industry's $150-an-hour observer. Based on his account, the institute
would later circulate reports that the scientists had reached an
important consensus...."

Carlo's account, which the Chlorine Institute immediately circulated
widely to journalists and to state regulatory officials, said that the
scientists at Banbury had reached consensus that dioxin does no harm
until a certain threshold of exposure is reached. In other words, Carlo
claimed--and the Chlorine Institute sent out press statements claiming-
-that the Banbury meeting had reached agreement that there is some
amount of dioxin that is safe. The JOURNAL continues, "The institute's
statement, however, didn't accurately reflect what had happened at the
conference....A Chlorine Institute official concedes its
representations about the conference were a 'botched publicity effort.'
The institute now agrees there was no conference consensus on whether a
dioxin threshold exists."

However, before the world had a chance to learn that the Chlorine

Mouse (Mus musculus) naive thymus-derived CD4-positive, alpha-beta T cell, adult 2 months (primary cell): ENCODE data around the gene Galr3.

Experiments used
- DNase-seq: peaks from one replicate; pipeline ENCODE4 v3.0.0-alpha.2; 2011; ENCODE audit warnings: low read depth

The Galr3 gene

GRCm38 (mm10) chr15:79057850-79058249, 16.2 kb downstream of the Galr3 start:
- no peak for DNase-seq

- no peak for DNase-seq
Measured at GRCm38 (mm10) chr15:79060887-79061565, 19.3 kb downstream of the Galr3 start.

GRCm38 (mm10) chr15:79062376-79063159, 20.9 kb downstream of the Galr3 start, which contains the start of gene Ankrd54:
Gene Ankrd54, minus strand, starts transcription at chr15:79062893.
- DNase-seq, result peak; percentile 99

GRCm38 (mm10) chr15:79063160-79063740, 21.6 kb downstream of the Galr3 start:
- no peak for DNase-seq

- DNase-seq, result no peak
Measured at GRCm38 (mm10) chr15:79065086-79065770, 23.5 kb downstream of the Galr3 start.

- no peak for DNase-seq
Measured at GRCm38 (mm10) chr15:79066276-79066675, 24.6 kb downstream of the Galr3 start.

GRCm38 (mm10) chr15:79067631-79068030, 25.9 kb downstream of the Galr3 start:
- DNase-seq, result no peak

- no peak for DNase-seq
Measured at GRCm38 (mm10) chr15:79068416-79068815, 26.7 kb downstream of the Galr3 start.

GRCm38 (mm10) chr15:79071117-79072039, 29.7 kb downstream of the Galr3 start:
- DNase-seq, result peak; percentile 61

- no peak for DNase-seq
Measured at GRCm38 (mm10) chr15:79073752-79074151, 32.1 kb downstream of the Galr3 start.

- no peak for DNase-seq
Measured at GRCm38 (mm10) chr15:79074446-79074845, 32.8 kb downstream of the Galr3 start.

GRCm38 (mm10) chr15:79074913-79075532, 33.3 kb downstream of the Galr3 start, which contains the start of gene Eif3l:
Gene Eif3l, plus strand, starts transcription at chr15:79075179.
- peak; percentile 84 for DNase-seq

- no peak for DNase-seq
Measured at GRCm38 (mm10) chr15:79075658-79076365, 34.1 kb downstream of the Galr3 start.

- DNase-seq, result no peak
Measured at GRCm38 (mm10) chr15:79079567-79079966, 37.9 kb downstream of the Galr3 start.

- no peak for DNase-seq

Institute was playing fast and loose with the facts, the Institute's
disinformation about Banbury was fed to William Reilly, chief of EPA,
who fell for it. Citing the Banbury "consensus," in early 1991 Reilly
ordered his scientific staff to officially "reassess" the toxicity of

The paper industry got help from other friends in high places. In May,
1991, a highly-placed federal health official just three years shy of
retirement announced that dioxin was much less toxic than previously
believed. Dr. Vernon Houk, Director of the Center for Environmental
Health and Injury Control, announced that he believed dioxin was only
"a weak carcinogen." Houk's statements formed the "news hook" that
allowed the NEW YORK TIMES to climb on board with its own page-one
story August 15, 1991: "U.S. Officials Say Dangers of Dioxin Were
Exaggerated." With the POST, the TIMES, Houk and Reilly all speaking
with one voice, the "detoxify dioxin" campaign was clearly succeeding.